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Posted 06 January 2010 - 11:26 AM

I've done the plastic knob improv, and it does work ok but..
the feathertouch is a dream to use. First of all the stock focuser on the c8 had too much resistance. Mine also had some areas of more resistance through the rotation. On an se model, any more resistance adds up to vibration at the ep. The feathertouch at the 10/1 knob takes only the lightest finger pressure to turn. Do not get the crayford as you will have clearance issues at the base well before you hit zenith.
bc

#17 mylatestwhim

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Posted 22 January 2014 - 01:45 PM

Made one from a camera adapter and plastic discs. Works well and nice press fit.

May end up buying a feathertouch but this is ok for now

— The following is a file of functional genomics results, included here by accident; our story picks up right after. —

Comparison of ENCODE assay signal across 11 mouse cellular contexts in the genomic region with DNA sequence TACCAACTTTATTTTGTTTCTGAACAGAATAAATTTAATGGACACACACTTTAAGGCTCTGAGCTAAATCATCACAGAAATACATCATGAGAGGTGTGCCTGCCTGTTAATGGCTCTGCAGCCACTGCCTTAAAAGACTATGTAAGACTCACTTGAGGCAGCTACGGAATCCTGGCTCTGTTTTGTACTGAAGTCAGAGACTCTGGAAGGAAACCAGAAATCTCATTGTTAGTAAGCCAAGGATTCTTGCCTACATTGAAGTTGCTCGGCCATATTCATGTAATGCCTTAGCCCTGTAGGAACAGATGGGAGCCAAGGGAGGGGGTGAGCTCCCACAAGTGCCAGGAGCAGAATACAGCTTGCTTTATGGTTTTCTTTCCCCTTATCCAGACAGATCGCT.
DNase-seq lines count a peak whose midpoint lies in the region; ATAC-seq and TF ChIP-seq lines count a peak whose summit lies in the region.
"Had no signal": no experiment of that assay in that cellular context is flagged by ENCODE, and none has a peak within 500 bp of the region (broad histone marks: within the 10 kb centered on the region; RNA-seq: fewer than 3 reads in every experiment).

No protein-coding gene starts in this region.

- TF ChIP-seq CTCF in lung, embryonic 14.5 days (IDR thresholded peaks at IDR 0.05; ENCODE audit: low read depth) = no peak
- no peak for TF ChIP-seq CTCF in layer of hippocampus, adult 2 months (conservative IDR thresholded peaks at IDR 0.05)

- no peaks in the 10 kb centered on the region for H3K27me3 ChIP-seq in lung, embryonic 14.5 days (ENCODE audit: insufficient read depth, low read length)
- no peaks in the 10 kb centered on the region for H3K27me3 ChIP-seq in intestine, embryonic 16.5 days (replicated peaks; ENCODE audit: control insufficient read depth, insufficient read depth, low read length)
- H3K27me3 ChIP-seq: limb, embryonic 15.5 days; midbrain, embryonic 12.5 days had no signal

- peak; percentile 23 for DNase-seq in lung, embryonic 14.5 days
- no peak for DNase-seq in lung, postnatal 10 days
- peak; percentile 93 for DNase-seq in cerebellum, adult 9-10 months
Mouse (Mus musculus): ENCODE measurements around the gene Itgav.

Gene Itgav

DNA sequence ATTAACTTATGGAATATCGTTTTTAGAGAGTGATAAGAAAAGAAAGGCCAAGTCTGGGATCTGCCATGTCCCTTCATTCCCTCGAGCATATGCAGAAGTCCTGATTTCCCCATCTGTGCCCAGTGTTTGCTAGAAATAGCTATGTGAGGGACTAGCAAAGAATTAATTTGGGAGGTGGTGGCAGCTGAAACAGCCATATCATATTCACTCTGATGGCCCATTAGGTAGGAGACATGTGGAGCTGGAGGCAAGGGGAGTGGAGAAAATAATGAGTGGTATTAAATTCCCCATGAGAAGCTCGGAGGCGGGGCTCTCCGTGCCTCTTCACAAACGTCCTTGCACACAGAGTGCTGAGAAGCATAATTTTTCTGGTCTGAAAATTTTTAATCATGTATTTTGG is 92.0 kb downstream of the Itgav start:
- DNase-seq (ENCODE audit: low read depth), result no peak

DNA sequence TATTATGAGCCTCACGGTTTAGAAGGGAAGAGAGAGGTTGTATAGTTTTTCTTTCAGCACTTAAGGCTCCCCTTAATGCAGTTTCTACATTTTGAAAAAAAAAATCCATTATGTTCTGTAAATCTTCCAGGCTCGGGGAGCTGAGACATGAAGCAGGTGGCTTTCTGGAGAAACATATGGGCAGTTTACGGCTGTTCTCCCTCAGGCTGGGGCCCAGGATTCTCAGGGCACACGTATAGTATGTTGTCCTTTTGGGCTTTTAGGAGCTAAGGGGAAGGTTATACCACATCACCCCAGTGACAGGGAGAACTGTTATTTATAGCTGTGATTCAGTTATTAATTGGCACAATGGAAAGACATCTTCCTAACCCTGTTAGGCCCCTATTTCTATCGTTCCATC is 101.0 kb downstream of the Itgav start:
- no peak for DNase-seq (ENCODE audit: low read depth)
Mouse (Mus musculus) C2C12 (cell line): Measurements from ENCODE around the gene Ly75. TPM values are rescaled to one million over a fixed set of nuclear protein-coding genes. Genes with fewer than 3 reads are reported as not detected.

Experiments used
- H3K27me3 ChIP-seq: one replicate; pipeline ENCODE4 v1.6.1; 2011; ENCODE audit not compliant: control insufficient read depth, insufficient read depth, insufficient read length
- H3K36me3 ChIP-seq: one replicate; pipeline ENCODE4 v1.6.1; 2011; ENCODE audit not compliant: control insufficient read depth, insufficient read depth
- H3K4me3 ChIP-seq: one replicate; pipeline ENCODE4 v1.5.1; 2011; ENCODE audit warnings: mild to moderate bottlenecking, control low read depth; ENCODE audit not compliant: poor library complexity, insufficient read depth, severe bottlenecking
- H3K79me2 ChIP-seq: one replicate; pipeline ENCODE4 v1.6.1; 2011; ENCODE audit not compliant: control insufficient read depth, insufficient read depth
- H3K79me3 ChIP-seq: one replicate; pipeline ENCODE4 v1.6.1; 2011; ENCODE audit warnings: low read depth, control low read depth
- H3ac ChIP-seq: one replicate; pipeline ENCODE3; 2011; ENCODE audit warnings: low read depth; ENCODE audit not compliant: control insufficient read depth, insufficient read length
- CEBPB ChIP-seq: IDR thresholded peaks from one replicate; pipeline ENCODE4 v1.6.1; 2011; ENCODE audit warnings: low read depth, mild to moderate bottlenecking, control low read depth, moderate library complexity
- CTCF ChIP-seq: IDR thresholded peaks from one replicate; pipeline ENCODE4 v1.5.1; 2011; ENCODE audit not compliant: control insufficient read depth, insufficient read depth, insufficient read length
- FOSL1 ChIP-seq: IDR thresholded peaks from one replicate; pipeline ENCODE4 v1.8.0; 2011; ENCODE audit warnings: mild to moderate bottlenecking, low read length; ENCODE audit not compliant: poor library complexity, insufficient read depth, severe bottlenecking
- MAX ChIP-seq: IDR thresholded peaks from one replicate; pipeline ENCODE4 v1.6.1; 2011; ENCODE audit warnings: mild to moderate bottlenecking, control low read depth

Posted Image

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#18 Crazyhorse1876

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Posted 22 January 2014 - 03:29 PM

+1 for the JMI Motofocus. It does cost a bit but as far as I'm concerned it has paid for itself over and over again. It is small and stays well clear of the mount when near zenith.

Here is a image of my 8SE with the JMI MF installed.

Attached Files



#19 maugi88

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Posted 22 January 2014 - 05:32 PM

I spent the money for a feathertouch and boy is that baby butter smooth. Its not free though, so to each their own.

all the best

#20 herrointment

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Posted 22 January 2014 - 06:08 PM

Yup, I'm posting this link again.... LINK